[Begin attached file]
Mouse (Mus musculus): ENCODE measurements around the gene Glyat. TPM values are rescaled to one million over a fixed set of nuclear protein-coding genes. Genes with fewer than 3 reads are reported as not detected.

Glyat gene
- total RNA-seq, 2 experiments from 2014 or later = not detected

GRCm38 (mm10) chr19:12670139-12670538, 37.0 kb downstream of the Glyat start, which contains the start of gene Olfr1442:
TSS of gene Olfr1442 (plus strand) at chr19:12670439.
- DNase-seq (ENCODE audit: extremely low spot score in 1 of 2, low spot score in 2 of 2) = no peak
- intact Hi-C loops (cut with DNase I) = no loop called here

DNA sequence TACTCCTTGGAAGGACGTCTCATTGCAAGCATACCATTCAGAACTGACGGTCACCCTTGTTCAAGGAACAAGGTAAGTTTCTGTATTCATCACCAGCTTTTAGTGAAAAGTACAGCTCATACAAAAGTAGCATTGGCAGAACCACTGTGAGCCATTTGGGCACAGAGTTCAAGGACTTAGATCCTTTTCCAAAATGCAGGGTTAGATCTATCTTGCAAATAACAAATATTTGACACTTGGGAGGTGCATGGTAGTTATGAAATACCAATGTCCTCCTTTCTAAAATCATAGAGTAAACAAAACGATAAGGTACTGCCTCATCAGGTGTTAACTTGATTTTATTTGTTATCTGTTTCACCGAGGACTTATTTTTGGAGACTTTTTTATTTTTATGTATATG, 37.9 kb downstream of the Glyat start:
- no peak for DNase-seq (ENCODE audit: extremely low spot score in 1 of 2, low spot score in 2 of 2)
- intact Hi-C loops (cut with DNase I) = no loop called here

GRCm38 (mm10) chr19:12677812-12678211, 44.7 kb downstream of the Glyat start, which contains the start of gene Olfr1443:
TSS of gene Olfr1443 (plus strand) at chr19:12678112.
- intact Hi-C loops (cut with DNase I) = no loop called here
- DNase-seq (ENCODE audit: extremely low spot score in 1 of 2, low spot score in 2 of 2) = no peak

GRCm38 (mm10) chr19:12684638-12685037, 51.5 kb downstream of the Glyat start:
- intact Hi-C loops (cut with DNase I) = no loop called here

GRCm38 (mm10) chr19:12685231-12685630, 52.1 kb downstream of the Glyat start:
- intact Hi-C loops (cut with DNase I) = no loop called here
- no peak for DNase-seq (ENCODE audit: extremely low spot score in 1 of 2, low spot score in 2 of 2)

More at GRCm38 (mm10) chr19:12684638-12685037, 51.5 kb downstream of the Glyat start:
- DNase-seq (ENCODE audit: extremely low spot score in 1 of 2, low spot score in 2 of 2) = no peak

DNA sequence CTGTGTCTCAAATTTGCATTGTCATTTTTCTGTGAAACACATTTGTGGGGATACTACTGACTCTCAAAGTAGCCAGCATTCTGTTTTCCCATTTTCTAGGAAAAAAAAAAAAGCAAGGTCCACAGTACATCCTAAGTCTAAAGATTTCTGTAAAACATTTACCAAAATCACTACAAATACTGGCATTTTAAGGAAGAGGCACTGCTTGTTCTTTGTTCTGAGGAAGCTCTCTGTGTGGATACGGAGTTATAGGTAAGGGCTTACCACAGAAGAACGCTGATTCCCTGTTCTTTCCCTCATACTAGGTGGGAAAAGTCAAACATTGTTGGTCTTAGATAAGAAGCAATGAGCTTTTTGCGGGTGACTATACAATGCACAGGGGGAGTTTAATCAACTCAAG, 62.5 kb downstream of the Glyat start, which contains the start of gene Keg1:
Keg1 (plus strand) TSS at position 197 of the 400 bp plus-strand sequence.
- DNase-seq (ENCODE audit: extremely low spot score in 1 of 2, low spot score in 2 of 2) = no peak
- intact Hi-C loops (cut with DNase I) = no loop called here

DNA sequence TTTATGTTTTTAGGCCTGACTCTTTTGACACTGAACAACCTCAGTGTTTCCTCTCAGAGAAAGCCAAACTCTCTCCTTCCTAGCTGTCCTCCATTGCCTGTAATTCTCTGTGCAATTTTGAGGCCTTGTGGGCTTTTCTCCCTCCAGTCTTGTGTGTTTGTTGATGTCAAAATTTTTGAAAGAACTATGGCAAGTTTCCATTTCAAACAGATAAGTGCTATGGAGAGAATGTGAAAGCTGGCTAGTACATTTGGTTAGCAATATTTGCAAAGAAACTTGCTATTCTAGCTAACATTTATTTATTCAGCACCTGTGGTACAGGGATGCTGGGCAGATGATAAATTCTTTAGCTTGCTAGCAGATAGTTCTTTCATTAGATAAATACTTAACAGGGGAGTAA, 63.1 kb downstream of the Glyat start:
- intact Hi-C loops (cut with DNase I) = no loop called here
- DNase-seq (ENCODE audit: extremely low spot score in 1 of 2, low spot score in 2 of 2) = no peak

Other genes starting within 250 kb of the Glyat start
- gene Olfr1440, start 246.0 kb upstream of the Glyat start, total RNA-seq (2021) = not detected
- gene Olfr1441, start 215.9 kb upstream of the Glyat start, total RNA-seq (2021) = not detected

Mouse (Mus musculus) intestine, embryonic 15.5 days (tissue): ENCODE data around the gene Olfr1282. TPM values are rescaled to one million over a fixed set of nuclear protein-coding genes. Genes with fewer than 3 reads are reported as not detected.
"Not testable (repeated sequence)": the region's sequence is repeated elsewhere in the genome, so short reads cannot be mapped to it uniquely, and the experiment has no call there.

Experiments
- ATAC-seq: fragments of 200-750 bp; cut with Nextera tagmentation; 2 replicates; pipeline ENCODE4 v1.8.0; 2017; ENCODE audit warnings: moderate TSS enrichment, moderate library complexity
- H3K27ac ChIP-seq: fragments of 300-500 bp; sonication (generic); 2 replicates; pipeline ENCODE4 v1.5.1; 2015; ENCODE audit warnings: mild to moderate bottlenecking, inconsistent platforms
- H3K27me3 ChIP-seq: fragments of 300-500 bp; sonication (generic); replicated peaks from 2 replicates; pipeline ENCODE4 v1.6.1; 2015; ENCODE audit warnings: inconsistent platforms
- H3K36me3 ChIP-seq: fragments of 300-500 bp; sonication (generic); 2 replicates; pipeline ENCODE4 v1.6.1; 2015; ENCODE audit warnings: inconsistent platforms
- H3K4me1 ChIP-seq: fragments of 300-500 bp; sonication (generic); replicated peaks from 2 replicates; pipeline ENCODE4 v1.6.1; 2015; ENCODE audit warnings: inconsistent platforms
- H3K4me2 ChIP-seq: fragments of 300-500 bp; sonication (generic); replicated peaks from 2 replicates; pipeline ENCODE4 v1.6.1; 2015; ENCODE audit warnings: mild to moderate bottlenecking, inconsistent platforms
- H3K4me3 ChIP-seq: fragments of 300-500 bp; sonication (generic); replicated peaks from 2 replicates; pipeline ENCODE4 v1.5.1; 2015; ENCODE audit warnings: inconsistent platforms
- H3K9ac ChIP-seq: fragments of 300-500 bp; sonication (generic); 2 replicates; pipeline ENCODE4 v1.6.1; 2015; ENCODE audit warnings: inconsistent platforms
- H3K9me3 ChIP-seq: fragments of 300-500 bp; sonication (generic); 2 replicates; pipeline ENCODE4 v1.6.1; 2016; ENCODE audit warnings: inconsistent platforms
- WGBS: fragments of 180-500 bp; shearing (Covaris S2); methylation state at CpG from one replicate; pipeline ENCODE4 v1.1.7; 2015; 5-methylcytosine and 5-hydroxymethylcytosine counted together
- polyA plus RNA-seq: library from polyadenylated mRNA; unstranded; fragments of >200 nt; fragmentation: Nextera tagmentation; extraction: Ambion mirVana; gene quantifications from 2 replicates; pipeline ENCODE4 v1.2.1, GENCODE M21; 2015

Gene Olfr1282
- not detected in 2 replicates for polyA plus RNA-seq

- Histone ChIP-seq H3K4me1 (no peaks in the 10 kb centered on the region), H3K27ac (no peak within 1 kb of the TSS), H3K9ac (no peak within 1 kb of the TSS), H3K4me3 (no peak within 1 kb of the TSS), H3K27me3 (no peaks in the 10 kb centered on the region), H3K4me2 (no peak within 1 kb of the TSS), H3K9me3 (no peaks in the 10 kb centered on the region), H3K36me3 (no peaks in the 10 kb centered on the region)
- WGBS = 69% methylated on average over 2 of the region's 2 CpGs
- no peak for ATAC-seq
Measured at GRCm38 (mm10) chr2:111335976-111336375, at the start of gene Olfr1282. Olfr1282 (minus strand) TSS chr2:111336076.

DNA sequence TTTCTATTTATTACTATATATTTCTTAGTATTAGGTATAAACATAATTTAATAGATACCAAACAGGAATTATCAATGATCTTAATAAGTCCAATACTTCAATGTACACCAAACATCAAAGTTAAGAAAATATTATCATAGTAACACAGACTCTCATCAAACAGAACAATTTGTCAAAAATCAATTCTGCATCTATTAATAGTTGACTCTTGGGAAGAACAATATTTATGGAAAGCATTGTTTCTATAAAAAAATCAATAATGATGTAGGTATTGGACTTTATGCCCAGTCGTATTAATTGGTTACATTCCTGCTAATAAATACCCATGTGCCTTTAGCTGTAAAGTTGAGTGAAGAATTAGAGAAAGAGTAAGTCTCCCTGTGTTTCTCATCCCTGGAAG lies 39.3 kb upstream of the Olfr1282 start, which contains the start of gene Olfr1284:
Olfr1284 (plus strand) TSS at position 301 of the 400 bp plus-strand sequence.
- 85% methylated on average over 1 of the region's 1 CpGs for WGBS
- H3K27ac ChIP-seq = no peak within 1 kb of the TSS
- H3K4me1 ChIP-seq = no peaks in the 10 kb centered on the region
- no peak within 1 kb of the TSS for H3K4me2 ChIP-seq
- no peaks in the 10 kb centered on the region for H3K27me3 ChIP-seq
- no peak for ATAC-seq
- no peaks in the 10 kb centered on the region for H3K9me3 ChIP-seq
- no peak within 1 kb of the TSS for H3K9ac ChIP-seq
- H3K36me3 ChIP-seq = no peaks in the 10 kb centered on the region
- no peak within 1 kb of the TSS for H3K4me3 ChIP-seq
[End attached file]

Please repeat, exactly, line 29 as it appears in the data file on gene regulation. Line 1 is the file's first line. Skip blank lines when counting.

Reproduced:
Other genes starting within 250 kb of the Glyat start